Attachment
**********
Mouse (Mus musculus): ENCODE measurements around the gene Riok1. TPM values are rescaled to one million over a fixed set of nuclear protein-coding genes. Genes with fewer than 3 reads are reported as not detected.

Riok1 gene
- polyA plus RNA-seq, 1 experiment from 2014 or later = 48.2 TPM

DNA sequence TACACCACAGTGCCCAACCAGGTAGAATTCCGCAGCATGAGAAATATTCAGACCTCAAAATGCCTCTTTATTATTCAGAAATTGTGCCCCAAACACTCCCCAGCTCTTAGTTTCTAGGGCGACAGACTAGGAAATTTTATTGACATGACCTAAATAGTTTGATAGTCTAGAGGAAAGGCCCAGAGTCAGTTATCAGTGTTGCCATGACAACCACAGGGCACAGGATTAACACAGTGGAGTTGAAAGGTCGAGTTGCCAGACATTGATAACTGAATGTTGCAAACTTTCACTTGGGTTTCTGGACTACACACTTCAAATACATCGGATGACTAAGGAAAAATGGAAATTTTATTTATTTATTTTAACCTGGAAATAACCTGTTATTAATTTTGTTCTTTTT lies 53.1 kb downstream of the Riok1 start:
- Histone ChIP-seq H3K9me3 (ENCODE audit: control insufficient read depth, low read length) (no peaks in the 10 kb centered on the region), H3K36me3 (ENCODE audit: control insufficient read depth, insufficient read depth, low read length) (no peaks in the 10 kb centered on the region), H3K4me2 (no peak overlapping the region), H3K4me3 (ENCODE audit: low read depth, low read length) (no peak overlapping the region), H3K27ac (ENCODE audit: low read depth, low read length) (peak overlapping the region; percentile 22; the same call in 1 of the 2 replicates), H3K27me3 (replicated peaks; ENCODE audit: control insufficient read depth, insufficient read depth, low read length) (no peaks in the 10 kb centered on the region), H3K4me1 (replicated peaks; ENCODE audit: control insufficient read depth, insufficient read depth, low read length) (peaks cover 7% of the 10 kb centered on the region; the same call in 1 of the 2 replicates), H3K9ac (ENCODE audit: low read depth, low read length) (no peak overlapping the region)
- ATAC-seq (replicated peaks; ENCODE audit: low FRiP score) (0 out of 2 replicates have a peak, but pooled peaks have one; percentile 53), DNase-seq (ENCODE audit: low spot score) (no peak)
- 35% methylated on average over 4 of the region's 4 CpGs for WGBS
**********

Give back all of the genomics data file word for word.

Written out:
Mouse (Mus musculus): ENCODE measurements around the gene Riok1. TPM values are rescaled to one million over a fixed set of nuclear protein-coding genes. Genes with fewer than 3 reads are reported as not detected.

Riok1 gene
- polyA plus RNA-seq, 1 experiment from 2014 or later = 48.2 TPM

DNA sequence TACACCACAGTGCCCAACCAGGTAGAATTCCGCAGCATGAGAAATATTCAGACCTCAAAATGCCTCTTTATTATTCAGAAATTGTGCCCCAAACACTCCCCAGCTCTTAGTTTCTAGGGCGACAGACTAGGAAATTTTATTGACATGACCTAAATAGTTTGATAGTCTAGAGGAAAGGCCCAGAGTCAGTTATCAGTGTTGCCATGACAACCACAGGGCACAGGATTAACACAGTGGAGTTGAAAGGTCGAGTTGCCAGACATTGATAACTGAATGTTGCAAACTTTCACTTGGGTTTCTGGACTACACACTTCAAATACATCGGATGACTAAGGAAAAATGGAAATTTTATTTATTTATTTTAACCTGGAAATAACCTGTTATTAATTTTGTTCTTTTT lies 53.1 kb downstream of the Riok1 start:
- Histone ChIP-seq H3K9me3 (ENCODE audit: control insufficient read depth, low read length) (no peaks in the 10 kb centered on the region), H3K36me3 (ENCODE audit: control insufficient read depth, insufficient read depth, low read length) (no peaks in the 10 kb centered on the region), H3K4me2 (no peak overlapping the region), H3K4me3 (ENCODE audit: low read depth, low read length) (no peak overlapping the region), H3K27ac (ENCODE audit: low read depth, low read length) (peak overlapping the region; percentile 22; the same call in 1 of the 2 replicates), H3K27me3 (replicated peaks; ENCODE audit: control insufficient read depth, insufficient read depth, low read length) (no peaks in the 10 kb centered on the region), H3K4me1 (replicated peaks; ENCODE audit: control insufficient read depth, insufficient read depth, low read length) (peaks cover 7% of the 10 kb centered on the region; the same call in 1 of the 2 replicates), H3K9ac (ENCODE audit: low read depth, low read length) (no peak overlapping the region)
- ATAC-seq (replicated peaks; ENCODE audit: low FRiP score) (0 out of 2 replicates have a peak, but pooled peaks have one; percentile 53), DNase-seq (ENCODE audit: low spot score) (no peak)
- 35% methylated on average over 4 of the region's 4 CpGs for WGBS